The writer was quite rightly questioning the nature of society in the years to come whereby "despite our best intentions, producing a generation of sissies and weak-minded individuals to populate and power the nation in this 21st century?"
He asked the question whether we are so protective of our children from all "bad influences" from "bad people", to "poor hygiene", to reckless drivers to misadventures, such that "we are slowly turning our children into nerds and space cadets, whose only connection to reality is through nature documentaries, and well, umm, reality TV."
This quote quite funny:
I read somewhere that a greater proportion of our children now have poorer hand-eye co-ordination — a skill developed from an early age by running around, climbing, kicking and throwing things about — than,say, a few decades ago. But I am sure many of them have superior thumb-eye co-ordination, owing to prolonged exposure to video games.One of the most disappointing by product of the above protectiveness is the disapproval of sports.
Many parents these days disapprove of sports, especially contact sports like football, hockey or netball. Don’t even mention rugby. Notice how many of the former school rugby powerhouses can still hold their heads up high.Having been exposed to rugby in secondary school in Singapore (yes, squeaky polished Singapore), I'll definitely insist that he picks up the sport (if and when I do get a baby boy!). And I'll make sure that Xin Ying, my baby girl will make a half-decent athlete at the very least!
The reason, if I may speculate, is that parents have become overprotective of their children and are not supportive of organised sports, in case they break a sweat, or worse, injure themselves.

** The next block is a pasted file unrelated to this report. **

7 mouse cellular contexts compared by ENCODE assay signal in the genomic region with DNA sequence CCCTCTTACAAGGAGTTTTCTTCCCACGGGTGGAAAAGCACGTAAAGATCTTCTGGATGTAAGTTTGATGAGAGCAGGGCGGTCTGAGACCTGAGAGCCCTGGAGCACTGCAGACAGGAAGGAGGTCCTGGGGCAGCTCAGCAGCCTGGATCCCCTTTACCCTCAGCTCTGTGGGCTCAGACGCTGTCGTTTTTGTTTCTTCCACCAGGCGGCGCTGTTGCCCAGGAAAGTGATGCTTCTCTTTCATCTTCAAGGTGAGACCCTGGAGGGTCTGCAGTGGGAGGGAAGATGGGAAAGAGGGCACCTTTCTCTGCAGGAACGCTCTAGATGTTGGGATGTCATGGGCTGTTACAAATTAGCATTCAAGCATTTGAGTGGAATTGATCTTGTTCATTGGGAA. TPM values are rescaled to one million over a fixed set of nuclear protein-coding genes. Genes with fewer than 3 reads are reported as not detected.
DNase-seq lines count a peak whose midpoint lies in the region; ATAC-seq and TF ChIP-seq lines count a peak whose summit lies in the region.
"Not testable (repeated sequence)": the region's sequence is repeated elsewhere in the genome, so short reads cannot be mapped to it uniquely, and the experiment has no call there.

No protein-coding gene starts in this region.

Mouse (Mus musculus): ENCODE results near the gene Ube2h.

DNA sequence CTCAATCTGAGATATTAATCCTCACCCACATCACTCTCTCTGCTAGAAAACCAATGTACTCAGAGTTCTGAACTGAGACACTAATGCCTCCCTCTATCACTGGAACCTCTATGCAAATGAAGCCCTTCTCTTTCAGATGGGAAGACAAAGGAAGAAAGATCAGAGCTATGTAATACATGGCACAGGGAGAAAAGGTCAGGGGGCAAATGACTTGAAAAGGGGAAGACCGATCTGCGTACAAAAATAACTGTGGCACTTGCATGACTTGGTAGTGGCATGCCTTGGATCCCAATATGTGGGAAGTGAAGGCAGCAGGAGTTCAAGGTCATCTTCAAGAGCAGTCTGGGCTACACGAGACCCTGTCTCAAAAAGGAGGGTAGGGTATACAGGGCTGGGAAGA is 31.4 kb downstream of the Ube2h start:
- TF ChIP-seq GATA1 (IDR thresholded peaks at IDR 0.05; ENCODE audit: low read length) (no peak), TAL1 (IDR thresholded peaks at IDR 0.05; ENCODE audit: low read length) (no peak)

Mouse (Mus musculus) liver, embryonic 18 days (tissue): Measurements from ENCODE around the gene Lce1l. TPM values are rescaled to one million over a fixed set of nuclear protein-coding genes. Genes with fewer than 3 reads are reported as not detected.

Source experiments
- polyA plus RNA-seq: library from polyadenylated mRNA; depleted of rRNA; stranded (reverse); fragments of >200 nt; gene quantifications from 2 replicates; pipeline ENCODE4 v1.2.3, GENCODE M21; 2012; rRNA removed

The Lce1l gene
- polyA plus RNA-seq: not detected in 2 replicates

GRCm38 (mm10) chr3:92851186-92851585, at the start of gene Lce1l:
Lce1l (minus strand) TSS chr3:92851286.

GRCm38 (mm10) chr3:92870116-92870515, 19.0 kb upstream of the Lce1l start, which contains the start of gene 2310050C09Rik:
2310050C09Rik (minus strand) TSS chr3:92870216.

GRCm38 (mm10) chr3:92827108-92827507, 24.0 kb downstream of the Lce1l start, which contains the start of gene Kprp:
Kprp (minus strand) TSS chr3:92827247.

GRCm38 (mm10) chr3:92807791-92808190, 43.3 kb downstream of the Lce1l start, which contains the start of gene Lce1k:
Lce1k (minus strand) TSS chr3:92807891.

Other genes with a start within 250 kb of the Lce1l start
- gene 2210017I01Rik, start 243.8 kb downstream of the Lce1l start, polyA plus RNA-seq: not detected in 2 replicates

The reason is clearly stated by Zainul in his article, and I couldn't agree more:
Sports, as we know, builds character. Winning, and especially losing, instills values — how to be gracious in victory and how to pick yourself up from defeat. Failures offer opportunities for comebacks. Sports encourages teambuilding and comradeship and also teaches children social skills and tolerance, values they will take with them for the rest of their livesI believe that the whole protective thing plus the whole top-notch food and nutrition thingie is one of the major causes why our little boys and little girls today are not only becoming "sissies", but also becoming more than just a little overweight.
If we as parents show such fear and concern, what kind of impact will this have on the minds of our children? Don’t stay out of the house, it is too hot. Don’t play in the field, it is dirty. Don’t play games, you might be injured.
I suppose this is one aspect that our schools may only be able to do "so much" to increase the "resilience" in our children. In this case, it's really up to the parents to do the right thing, and find the right balance between healthy risks and practical learning and experience for our children. :)